“In adolescents that regularly use marijuana, that has been associated with a decline of six to eight points in their adult I.Q. Doesn't look like you get that back. That's a very significant public health concern,” she said.

State officials say increased tax revenue from marijuana sales will allow them to properly regulate the industry as they do now with alcohol and tobacco, and also to fund public education and treatment programs.

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by: adam from: florida
February 21, 2014 2:04 AM
weed does not make you loose your motivation it changes your motivation to be better and make a difference. cannabis could help the world no more deforestation less people addicted to opiates a lot more help for the less fortunate funded by taxes better school system.


by: Brion Eduardo from: kansas
February 20, 2014 11:03 AM
Somebody needs to go to journalism school and learn the difference between news and opinion.


by: Duncan Wallace
February 20, 2014 2:16 AM
Cannabis has not been re-legalized in Colorado for anyone under 21 years of age.

There are exactly 2 States which have laws making cannabis an age restricted product. Does any one think that they'll need to use all 3 guesses to name those States?

"Dr." Riggs is regurgitating baseless speculation built on a platform of bald faced lies, half truths and hysterical rhetoric. Irrational fear is not a sound or valid basis for the formation of public policy. Insisting on the continued embrace of an epic, proven failure is just plain brain dead "reasoning."

To date not a single State with a medicinal cannabis patient protection law has suffered a statistically significant increase in the rate of youth use of cannabis. We certainly heard an earful of similar hysterical rhetoric during the 2000 campaign for A-20. None of those pieces of utter fiction has played out as predicted by the Know Nothing prohibitionists.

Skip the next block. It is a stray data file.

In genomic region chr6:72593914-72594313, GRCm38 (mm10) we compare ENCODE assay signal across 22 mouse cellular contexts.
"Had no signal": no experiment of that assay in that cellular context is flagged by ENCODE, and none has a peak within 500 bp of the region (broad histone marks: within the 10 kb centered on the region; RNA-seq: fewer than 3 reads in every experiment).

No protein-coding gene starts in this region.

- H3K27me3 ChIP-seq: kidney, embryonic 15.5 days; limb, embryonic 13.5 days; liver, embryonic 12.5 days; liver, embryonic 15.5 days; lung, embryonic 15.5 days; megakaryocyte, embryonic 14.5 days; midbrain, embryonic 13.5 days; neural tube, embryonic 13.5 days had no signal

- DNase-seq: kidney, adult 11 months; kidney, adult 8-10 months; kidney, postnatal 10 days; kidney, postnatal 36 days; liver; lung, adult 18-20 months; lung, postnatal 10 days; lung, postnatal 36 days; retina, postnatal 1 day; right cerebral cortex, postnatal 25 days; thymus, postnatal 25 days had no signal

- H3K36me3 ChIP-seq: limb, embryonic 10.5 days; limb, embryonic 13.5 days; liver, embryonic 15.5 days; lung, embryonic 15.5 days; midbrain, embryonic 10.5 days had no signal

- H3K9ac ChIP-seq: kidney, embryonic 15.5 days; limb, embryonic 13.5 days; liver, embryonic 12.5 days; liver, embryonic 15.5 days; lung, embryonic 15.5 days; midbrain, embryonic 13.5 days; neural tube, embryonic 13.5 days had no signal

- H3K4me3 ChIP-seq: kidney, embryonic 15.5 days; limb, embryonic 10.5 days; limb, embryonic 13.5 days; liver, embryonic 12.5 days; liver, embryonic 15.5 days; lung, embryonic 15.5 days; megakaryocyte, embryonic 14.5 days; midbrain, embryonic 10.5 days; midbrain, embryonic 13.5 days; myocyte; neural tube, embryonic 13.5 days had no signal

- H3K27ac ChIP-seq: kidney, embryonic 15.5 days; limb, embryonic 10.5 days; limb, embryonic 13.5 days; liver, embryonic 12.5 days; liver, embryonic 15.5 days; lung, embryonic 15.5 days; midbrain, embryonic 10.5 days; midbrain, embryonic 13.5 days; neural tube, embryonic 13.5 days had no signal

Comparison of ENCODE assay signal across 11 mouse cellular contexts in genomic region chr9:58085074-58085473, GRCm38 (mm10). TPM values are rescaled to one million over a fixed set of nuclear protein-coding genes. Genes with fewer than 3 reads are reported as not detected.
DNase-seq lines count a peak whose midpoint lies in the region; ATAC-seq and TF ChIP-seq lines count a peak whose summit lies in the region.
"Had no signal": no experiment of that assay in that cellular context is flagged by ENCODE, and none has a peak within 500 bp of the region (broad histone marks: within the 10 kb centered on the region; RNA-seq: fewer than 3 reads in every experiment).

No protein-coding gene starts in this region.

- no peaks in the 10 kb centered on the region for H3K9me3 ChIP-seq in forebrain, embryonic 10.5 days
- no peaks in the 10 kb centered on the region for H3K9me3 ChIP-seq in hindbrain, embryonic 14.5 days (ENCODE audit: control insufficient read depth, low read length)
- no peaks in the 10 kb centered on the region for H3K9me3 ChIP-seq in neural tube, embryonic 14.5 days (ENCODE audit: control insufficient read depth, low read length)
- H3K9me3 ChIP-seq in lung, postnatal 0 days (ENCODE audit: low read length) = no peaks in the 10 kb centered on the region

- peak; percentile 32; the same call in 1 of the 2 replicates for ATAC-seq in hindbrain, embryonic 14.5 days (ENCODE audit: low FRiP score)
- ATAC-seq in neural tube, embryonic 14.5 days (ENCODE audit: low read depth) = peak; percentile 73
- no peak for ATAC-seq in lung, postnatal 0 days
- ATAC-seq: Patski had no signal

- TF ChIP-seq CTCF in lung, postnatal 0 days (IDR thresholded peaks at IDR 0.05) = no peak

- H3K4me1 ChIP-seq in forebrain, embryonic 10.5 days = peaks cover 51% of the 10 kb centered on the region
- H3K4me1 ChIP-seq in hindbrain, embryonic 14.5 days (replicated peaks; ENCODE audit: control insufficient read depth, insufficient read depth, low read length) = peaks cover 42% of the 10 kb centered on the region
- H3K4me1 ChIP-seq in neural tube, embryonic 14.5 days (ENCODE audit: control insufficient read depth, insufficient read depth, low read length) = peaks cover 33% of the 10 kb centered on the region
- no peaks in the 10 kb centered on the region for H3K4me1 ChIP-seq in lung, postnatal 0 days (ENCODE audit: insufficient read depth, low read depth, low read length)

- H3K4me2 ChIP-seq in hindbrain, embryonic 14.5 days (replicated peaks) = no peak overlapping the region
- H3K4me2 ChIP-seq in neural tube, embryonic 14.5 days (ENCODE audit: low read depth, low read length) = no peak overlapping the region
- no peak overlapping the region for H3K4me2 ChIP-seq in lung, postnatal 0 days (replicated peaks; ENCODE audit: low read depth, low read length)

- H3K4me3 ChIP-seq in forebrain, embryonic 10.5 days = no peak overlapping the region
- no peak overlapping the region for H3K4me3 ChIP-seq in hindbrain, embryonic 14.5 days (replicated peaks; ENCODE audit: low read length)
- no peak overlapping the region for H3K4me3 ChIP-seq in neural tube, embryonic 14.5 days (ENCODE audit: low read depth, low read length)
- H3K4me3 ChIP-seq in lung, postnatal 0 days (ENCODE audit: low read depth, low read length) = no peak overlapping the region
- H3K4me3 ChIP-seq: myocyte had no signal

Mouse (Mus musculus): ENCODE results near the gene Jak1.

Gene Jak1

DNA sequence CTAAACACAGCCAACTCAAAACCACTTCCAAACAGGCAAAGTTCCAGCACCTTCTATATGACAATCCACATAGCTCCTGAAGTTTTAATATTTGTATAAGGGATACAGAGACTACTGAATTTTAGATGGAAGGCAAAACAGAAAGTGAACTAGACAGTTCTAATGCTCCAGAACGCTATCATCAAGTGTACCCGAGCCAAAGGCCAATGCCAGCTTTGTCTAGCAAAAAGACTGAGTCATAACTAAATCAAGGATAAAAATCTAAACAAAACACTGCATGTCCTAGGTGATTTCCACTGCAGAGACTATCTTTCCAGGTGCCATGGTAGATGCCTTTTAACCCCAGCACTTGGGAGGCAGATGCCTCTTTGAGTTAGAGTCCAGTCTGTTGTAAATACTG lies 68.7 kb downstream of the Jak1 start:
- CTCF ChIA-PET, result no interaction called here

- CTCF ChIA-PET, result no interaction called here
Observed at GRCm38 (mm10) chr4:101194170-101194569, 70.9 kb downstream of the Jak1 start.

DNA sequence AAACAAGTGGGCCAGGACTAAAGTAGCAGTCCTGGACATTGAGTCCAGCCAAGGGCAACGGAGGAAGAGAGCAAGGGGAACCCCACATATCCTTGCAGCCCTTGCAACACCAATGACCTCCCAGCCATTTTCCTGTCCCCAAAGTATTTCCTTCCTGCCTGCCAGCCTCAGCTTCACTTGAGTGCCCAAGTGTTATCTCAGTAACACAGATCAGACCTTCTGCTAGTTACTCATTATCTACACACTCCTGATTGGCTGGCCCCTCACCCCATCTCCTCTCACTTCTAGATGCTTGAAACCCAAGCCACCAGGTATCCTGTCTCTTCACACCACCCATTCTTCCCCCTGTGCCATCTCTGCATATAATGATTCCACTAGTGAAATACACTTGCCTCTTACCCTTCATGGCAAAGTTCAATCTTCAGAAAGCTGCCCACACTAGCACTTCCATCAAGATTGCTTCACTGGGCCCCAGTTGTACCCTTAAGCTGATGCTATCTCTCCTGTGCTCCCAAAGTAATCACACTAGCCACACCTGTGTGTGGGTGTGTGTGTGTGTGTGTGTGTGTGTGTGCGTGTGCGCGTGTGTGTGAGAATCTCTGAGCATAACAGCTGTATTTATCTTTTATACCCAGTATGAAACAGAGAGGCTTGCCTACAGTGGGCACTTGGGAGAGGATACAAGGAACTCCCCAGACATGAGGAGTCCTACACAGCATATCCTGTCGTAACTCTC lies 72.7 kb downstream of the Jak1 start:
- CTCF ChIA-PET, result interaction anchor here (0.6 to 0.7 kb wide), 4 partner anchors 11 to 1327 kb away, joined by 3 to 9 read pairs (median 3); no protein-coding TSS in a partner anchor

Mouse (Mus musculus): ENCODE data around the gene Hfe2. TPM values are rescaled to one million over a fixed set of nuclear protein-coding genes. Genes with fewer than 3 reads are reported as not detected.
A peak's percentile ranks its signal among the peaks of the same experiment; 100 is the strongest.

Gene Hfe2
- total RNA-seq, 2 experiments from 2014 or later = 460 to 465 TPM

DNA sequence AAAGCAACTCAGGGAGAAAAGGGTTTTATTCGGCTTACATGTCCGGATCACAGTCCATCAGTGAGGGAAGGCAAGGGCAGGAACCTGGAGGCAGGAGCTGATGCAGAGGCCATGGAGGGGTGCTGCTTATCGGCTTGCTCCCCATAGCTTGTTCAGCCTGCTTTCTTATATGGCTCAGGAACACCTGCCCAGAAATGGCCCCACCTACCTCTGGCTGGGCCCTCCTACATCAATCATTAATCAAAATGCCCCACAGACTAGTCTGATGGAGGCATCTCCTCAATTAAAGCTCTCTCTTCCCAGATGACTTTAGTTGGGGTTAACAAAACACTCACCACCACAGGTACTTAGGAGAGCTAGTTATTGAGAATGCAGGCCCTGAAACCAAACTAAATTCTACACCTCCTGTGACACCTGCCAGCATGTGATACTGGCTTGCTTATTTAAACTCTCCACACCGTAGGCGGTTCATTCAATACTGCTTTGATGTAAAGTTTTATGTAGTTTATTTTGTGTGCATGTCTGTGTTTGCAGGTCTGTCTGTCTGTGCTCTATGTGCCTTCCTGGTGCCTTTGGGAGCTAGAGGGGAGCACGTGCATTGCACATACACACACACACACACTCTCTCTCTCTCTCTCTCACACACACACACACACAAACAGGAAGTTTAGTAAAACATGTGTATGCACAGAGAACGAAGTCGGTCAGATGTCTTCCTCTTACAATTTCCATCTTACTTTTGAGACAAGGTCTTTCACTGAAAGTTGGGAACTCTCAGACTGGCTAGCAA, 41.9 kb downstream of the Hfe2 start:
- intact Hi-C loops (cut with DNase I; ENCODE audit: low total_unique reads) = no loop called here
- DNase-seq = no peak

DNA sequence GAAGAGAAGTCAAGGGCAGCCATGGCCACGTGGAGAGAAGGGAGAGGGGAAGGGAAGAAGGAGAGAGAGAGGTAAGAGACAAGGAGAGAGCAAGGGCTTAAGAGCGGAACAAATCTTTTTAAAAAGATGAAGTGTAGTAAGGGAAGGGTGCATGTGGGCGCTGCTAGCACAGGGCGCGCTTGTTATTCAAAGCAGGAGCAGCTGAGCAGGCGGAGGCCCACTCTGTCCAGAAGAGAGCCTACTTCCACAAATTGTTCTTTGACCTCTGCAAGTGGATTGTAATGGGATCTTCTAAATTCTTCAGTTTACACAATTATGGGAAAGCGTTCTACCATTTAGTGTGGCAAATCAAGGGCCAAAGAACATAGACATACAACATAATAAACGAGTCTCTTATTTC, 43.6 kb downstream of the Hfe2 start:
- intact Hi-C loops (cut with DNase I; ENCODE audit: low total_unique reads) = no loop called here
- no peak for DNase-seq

http://www.ucdenver.edu/about/newsroom/newsreleases/Pages/medical-marijuana-teenagers.aspx

The only thing related to "the children" that the prohibitionists are concerned with is their value as political pawns and as an ingredient to make their hysterical rhetoric even more.hysterical.


by: jp
February 19, 2014 8:44 PM
"Public health concerns"
What public health concerns?

And Dr. Paula Riggs,
Wow I don't even know where to begin... the fact that your a so called doctor is scary... your a absolute f#%@ing joke... please re educate yourself on cannabis... cause you obviously are clueless when it comes to that subject...


by: Norman Gooding
February 19, 2014 6:19 PM
Apparently the only people worried about health costs are not aware that the CDC has no facts supporting any health costs for marijuana use,,no deaths,,no hospital visits,,the only mention of marijuana is in the entrance forms telling the treating doctor what drugs the patient had used so he wouldn't administer any treatment that could cause a drug reaction and has nothing to do with why the patient was in the emergency room.